Conclusion: The choice of initiation of biologics varied substantially among rheumatologists presented with hypothetical patient cases, and there were also disparities between rheumatologists practising at the same clinic. Treatment choices were primarily motivated by medical reasons. This situation raises concerns about a lack of consensus in RA treatment strategies.

  • 21.
    Kienhöfer, D
    et al.
    Universitätsklinikum Erlangen, Erlangen, Germany.
    Hahn, J
    Universitätsklinikum Erlangen, Erlangen, Germany.
    Schubert, I
    Universitätsklinikum Erlangen, Erlangen, Germany.
    Reinwald, C
    Universitätsklinikum Erlangen, Erlangen, Germany.
    Ipseiz, N
    Universitätsklinikum Erlangen, Erlangen, Germany.
    Lang, S C
    Universitätsklinikum Erlangen, Erlangen, Germany.
    Borràs, È Bosch
    Universitat Autònoma de Barcelona, Barcelona, Spain.
    Amann, K
    Universitätsklinikum Erlangen, Erlangen, Germany.
    Sjöwall, Christopher
    Linköpings universitet, Institutionen för klinisk och experimentell medicin, Avdelningen för inflammationsmedicin. Linköpings universitet, Hälsouniversitetet. Östergötlands Läns Landsting, Hjärt- och Medicincentrum, Reumatologiska kliniken i Östergötland.
    Barron, A E
    Stanford University, Stanford, USA .
    Hueber, A J
    Universitätsklinikum Erlangen, Erlangen, Germany.
    Agerberth, B
    Karolinska University, Stockholm, Sweden.
    Schett, G
    Universitätsklinikum Erlangen, Erlangen, Germany.
    Hoffmann, M H
    Universitätsklinikum Erlangen, Erlangen, Germany.
    No evidence of pathogenic involvement of cathelicidins in patient cohorts and mouse models of lupus and arthritis2014Ingår i: PLoS ONE, ISSN 1932-6203, E-ISSN 1932-6203, Vol. 9, nr 12, s. 1-19Artikel i tidskrift (Refereegranskat)
    Abstract [en]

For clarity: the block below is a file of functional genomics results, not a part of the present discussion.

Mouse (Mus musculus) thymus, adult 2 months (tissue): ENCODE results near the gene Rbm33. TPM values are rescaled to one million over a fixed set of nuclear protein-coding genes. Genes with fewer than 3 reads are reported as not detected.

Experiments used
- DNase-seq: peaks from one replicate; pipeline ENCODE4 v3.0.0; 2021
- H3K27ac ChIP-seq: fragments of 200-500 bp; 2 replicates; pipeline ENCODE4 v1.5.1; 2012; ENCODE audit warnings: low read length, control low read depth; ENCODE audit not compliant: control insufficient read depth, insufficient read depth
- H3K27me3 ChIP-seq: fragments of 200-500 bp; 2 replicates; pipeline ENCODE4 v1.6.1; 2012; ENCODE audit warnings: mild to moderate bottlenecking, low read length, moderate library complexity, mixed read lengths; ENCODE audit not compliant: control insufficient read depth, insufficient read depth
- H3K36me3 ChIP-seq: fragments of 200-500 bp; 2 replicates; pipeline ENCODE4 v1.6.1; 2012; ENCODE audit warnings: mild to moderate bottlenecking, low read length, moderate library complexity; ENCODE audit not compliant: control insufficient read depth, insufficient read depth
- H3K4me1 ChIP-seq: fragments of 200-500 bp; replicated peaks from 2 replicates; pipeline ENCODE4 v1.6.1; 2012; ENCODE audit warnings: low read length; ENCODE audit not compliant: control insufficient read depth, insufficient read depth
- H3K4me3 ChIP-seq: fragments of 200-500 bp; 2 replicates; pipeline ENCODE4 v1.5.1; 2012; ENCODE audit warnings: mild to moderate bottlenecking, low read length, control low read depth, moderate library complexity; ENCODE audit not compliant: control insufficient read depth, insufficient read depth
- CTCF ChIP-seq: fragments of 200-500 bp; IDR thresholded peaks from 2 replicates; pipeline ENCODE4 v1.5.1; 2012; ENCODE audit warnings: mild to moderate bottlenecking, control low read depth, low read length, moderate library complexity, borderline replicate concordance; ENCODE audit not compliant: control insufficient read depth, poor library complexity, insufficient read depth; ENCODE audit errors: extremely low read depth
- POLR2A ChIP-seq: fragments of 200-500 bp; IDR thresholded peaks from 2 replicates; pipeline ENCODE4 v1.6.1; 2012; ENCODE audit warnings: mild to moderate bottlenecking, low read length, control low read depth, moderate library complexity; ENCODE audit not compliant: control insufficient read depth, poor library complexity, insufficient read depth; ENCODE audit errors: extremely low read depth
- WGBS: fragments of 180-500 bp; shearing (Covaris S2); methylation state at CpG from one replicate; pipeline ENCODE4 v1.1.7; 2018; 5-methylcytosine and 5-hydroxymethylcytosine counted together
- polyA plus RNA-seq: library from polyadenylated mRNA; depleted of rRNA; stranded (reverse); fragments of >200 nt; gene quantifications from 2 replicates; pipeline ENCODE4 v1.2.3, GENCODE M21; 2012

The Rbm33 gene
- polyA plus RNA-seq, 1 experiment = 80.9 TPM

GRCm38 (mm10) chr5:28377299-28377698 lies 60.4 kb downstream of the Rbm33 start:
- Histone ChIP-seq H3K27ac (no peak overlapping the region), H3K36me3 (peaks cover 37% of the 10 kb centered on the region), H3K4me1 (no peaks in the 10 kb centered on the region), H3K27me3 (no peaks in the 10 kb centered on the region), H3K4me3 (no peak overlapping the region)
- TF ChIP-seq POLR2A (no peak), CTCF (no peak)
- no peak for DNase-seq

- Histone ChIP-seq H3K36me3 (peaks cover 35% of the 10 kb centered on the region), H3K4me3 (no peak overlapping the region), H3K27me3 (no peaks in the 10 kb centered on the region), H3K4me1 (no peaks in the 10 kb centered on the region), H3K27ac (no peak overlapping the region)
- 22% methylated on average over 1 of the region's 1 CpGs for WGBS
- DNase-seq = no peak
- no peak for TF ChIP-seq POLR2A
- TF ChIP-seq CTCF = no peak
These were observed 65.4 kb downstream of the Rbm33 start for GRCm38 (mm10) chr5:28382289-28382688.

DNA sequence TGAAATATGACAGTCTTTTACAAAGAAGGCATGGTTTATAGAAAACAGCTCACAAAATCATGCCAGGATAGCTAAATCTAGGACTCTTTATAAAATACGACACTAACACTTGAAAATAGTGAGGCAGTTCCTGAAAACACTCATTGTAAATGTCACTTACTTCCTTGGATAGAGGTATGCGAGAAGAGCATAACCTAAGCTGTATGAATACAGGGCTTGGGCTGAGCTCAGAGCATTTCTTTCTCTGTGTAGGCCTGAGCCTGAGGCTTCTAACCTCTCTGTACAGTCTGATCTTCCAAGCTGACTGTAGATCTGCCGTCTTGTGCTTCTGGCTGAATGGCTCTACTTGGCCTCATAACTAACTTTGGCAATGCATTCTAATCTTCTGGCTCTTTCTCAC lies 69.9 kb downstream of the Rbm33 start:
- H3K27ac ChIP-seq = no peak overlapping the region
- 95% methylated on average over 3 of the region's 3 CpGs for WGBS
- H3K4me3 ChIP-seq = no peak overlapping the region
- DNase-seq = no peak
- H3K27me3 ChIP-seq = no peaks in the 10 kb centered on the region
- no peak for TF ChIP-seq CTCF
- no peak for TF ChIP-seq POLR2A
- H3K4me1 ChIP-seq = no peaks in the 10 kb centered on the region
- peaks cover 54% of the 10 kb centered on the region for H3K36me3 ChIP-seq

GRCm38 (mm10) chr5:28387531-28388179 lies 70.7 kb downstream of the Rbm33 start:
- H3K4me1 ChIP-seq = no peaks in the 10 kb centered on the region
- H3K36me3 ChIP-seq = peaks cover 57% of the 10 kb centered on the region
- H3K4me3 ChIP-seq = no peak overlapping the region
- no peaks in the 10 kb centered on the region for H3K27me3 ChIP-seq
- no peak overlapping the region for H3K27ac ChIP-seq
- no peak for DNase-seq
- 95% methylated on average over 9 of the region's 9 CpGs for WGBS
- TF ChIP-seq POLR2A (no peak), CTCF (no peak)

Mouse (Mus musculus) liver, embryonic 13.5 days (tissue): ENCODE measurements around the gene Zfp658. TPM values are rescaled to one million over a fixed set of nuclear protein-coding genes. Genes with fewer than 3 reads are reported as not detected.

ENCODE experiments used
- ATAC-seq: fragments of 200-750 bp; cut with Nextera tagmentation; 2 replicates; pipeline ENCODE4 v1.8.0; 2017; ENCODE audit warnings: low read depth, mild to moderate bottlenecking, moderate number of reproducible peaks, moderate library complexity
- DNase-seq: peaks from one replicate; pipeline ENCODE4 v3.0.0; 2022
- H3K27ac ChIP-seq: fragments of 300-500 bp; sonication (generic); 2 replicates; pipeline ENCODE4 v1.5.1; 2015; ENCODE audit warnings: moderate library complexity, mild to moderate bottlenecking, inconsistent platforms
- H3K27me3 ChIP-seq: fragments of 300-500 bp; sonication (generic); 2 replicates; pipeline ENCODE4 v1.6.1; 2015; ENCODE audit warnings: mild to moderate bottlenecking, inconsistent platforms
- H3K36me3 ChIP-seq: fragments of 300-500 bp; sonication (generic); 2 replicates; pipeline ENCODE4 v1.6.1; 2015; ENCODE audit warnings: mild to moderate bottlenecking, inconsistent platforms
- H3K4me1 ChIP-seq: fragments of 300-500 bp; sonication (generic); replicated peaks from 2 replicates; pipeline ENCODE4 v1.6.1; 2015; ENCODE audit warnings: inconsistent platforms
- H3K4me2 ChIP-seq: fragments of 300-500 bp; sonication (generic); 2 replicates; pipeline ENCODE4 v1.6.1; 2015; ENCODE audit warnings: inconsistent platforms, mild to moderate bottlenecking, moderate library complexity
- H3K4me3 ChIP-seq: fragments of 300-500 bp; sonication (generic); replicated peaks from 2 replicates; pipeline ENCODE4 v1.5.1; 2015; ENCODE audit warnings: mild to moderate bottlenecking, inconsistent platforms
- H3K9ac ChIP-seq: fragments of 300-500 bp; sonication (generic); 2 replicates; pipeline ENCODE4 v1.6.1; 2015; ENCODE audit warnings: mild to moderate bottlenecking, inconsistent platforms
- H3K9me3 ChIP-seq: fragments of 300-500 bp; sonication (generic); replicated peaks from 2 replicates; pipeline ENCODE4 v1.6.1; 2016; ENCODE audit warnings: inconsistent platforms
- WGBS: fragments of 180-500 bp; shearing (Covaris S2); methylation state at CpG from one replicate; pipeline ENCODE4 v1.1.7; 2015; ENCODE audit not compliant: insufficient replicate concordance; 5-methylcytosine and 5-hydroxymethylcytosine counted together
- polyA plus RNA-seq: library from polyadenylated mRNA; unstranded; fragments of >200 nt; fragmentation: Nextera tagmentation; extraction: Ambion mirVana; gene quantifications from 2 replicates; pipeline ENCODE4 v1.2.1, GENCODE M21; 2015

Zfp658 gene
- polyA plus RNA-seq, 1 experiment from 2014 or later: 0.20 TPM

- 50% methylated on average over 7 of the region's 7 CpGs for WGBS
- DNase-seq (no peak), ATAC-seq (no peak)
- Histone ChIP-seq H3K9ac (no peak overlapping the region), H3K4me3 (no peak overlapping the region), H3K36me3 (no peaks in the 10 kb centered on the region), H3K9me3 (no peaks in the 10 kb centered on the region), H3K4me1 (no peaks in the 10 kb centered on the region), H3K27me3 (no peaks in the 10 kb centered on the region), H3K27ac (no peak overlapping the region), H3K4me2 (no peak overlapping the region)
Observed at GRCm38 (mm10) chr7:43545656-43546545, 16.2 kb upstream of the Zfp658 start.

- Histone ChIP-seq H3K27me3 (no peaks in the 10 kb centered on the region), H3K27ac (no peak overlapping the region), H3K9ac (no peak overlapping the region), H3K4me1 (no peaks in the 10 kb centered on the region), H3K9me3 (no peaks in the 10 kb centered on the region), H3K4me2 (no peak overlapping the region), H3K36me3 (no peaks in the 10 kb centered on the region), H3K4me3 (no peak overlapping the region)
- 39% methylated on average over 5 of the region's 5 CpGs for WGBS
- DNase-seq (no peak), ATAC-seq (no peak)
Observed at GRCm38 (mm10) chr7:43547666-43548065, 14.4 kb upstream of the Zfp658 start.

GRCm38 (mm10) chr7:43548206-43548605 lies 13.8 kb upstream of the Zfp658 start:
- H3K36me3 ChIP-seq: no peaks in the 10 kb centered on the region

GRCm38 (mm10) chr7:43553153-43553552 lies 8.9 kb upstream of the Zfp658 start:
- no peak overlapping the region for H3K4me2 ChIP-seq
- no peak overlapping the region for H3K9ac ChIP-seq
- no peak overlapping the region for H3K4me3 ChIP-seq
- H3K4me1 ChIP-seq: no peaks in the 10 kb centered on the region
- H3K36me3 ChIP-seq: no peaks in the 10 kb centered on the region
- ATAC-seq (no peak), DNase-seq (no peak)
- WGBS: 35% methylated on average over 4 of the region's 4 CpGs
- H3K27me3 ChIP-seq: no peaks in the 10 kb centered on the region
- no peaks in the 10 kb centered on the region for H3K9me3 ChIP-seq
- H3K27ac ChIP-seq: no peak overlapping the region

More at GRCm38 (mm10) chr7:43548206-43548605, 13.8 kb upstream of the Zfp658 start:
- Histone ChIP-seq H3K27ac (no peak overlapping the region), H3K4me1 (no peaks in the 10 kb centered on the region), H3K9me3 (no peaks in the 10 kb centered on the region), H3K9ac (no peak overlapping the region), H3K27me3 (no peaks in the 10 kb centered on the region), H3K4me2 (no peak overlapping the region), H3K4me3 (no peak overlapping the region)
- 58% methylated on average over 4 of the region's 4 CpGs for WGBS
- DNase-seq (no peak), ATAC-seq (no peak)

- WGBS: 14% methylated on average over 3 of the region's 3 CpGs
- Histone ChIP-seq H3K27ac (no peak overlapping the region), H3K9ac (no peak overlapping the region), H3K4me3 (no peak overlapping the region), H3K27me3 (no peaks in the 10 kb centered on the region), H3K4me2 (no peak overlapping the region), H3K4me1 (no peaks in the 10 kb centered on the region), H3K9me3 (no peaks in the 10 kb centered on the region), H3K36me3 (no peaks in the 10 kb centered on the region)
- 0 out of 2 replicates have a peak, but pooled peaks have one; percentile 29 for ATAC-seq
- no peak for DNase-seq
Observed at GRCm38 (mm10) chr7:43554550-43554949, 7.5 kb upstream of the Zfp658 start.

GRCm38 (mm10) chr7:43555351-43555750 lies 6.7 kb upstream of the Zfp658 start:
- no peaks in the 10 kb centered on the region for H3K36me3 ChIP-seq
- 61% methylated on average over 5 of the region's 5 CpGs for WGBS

Apart from their role in the immune defence against pathogens evidence of a role of antimicrobial peptides (AMPs) in autoimmune diseases has accumulated in the past years. The aim of this project was to examine the functional impact of the human cathelicidin LL-37 and the mouse cathelicidin-related AMP (CRAMP) on the pathogenesis of lupus and arthritis. Serum LL-37 and anti-LL-37 levels were measured by ELISA in healthy donors and patients with Systemic Lupus Erythematosus (SLE) and Rheumatoid arthritis (RA). Pristane-induced lupus was induced in female wild type (WT) and cathelicidin-deficient (CRAMP-/-) mice. Serum levels of anti-Sm/RNP, anti-dsDNA, and anti-histone were determined via ELISA, cytokines in sera and peritoneal lavages were measured via Multiplex. Expression of Interferon I stimulated genes (ISG) was determined by real-time PCR. Collagen-induced arthritis (CIA) was induced in male WT and CRAMP-/- mice and arthritis severity was visually scored and analysed histomorphometrically by OsteoMeasure software. Serum levels of anti-LL-37 were higher in SLE-patients compared to healthy donors or patients with RA. However, no correlation to markers of disease activity or organ involvement was observed. No significant differences of autoantibody or cytokine/chemokine levels, or of expression of ISGs were observed between WT and CRAMP-/- mice after pristane-injection. Furthermore, lung and kidney pathology did not differ in the absence of CRAMP. Incidence and severity of CIA and histological parameters (inflammation, cartilage degradation, and bone erosion) were not different in WT and CRAMP-/- mice. Although cathelicidins are upregulated in mouse models of lupus and arthritis, cathelicidin-deficiency did not persistently affect the diseases. Also in patients with SLE, autoantibodies against cathelicidins did not correlate with disease manifestation. Reactivity against cathelicidins in lupus and arthritis could thus be an epiphenomenon caused by extensive overexpression in blood and affected tissues. In addition, other cationic AMPs could functionally compensate for the deficiency of cathelicidins.